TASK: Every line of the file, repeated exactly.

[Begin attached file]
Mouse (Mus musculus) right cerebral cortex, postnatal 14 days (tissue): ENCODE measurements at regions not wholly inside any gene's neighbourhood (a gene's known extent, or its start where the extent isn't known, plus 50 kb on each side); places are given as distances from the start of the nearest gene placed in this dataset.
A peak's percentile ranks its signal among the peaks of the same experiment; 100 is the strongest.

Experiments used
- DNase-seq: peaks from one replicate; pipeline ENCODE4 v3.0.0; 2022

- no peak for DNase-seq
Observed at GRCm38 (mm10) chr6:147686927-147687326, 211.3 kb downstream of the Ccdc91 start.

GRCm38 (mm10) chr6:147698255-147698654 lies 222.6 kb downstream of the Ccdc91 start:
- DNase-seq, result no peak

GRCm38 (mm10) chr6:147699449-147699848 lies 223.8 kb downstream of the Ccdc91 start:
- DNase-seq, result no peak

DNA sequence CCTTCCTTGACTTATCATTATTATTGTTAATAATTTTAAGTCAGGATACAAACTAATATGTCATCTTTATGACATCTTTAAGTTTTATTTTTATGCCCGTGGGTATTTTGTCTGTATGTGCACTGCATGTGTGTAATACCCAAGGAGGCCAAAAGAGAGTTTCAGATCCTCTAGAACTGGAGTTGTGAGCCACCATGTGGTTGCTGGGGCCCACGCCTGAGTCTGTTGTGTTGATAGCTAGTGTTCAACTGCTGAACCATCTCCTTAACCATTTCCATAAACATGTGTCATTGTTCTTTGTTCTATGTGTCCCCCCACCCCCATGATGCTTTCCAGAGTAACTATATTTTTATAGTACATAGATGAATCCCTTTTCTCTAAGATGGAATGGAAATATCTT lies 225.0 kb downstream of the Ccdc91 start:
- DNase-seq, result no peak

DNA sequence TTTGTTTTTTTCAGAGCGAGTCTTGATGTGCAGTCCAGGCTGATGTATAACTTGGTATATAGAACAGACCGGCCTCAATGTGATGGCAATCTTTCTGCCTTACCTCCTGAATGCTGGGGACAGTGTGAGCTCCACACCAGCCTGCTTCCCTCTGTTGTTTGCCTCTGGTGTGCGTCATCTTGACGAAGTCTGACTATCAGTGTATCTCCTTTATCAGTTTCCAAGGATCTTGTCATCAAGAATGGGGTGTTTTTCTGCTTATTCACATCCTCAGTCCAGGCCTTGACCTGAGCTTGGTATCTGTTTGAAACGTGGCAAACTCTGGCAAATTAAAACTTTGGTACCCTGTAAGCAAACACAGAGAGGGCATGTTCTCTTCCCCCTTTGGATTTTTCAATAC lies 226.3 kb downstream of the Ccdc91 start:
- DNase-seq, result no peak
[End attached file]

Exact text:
Mouse (Mus musculus) right cerebral cortex, postnatal 14 days (tissue): ENCODE measurements at regions not wholly inside any gene's neighbourhood (a gene's known extent, or its start where the extent isn't known, plus 50 kb on each side); places are given as distances from the start of the nearest gene placed in this dataset.
A peak's percentile ranks its signal among the peaks of the same experiment; 100 is the strongest.

Experiments used
- DNase-seq: peaks from one replicate; pipeline ENCODE4 v3.0.0; 2022

- no peak for DNase-seq
Observed at GRCm38 (mm10) chr6:147686927-147687326, 211.3 kb downstream of the Ccdc91 start.

GRCm38 (mm10) chr6:147698255-147698654 lies 222.6 kb downstream of the Ccdc91 start:
- DNase-seq, result no peak

GRCm38 (mm10) chr6:147699449-147699848 lies 223.8 kb downstream of the Ccdc91 start:
- DNase-seq, result no peak

DNA sequence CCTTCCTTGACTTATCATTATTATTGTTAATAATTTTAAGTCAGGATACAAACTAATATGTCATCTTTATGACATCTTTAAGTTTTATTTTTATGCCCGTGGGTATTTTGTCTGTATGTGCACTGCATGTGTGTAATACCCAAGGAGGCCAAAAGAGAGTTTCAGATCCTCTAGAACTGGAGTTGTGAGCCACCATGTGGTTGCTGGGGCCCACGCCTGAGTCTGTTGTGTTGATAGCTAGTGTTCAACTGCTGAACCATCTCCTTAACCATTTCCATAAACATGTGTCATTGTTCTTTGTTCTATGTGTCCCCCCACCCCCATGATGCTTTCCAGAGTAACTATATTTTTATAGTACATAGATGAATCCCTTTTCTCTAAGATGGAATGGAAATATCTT lies 225.0 kb downstream of the Ccdc91 start:
- DNase-seq, result no peak

DNA sequence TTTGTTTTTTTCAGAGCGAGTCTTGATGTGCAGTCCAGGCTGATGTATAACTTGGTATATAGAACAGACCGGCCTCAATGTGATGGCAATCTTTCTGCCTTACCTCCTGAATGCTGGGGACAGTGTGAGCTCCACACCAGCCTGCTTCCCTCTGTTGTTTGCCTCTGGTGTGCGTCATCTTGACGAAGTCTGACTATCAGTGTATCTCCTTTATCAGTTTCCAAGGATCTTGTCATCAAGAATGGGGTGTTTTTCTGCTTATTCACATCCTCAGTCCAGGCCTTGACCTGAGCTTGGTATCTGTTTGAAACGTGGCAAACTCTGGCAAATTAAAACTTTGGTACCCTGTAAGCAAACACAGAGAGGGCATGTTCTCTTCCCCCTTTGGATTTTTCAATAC lies 226.3 kb downstream of the Ccdc91 start:
- DNase-seq, result no peak